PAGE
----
Agricultural businesses throughout southern and eastern Idaho are feeling the effects of a nationwide train shortage that some fear could have serious repercussions.
Grain elevators have been forced to pile grain on the ground. Potato shippers have cut back operations and farmers have sold their goods for lower prices.
Though state officials have no dollar estimate of how bad the problem is, individual operators say the shortage is costing money.
The problem has grown serious enough that Idaho Gov. Phil Batt sent a letter to the president of Union Pacific Railroad Oct. 24, expressing concerns about the company’s inability to get enough railcars and engines to Idaho shippers.
“I am especially concerned about the possibility that Idaho sugar beet growers and other shippers of perishable goods will suffer crippling losses if Union Pacific is unable to provide adequate rail service,” Batt wrote.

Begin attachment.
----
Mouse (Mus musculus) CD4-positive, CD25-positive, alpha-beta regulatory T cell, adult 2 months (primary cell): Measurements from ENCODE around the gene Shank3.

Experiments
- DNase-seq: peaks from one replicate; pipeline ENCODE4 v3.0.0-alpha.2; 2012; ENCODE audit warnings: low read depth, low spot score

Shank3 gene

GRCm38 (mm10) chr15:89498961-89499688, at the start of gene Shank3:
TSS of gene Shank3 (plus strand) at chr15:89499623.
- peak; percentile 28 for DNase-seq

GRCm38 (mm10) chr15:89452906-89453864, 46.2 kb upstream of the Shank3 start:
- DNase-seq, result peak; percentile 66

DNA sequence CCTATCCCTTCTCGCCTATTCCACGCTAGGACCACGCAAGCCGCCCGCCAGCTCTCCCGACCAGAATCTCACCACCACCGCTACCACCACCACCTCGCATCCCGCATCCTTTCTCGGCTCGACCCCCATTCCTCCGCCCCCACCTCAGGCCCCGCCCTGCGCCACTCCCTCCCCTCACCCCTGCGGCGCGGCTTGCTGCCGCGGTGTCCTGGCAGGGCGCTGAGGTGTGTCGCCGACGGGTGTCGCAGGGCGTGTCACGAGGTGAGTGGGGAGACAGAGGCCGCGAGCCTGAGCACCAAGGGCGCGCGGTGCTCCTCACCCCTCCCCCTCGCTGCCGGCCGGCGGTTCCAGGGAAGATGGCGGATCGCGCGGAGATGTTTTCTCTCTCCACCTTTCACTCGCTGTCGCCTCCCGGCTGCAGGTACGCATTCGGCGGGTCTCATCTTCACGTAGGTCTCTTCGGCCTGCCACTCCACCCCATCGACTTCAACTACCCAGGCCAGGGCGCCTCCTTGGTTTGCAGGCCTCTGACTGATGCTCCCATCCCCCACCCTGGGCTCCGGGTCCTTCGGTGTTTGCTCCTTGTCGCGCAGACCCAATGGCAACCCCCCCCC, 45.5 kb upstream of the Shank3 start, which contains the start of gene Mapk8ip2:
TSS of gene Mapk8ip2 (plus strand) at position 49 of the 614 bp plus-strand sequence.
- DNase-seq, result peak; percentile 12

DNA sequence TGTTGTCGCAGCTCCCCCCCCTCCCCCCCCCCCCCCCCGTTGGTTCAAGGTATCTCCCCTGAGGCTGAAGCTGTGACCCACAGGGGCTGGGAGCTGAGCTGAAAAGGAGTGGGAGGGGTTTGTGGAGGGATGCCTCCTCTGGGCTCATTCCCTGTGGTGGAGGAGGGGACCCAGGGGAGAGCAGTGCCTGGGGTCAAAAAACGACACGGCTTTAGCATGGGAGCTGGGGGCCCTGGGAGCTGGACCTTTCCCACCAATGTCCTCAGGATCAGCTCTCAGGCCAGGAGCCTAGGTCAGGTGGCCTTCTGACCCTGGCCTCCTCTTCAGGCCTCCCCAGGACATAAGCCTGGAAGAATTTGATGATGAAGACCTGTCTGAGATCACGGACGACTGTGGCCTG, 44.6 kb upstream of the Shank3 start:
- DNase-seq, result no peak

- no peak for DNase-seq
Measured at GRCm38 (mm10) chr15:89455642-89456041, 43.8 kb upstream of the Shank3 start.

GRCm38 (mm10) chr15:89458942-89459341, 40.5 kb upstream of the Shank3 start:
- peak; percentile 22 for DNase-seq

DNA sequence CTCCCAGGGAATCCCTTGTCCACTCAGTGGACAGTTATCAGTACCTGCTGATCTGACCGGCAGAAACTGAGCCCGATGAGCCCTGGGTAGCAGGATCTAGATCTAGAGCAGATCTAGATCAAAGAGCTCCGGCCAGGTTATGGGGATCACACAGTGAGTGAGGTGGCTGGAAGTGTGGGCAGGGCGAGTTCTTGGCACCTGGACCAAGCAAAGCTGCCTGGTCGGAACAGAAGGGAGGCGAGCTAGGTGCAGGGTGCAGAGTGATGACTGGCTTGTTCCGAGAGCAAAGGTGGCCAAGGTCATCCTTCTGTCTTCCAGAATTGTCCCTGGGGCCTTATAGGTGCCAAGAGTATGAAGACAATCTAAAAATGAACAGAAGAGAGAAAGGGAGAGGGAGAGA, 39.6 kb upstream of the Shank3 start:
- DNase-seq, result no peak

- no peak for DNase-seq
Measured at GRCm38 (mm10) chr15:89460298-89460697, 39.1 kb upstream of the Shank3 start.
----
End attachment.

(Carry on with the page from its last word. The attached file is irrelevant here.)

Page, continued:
He also reminded the company that he backed the 1996 merger between Union Pacific and Southern Pacific after receiving assurances it would not hurt service in Idaho.
The largest railroad company in the country, Union Pacific has the only tracks connecting southern and eastern Idaho farmers to out-of-state markets.
The company is working to untangle a traffic jam that began in Texas in late June on former Southern Pacific lines, Union Pacific spokesman John Bromley said. A worker and terminal shortage created a backlog there, throwing off complicated routing schedules along much of its 36,000 miles of track. Bromley said the problem was made worse by a high demand for railcars this year.
The train jam has prompted the federal government to step in. The Surface Transportation Board, which oversees interstate rail traffic, recently imposed 30-day emergency measures aimed at getting Union Pacific trains moving faster. Those measures include allowing competing railroads to use some of the company’s tracks in Texas, and requiring Union Pacific to report on their recovery efforts Dec. 3, Bromley said.
But Union Pacific has made no mention of opening its Idaho tracks to competitors, something Batt hinted at as an option in his letter.